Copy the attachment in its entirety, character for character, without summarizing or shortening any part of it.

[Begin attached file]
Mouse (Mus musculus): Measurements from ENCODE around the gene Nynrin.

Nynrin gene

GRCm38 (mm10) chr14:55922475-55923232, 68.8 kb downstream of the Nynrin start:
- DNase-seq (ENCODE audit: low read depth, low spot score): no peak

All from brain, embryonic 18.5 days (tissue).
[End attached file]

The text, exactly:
Mouse (Mus musculus): Measurements from ENCODE around the gene Nynrin.

Nynrin gene

GRCm38 (mm10) chr14:55922475-55923232, 68.8 kb downstream of the Nynrin start:
- DNase-seq (ENCODE audit: low read depth, low spot score): no peak

All from brain, embryonic 18.5 days (tissue).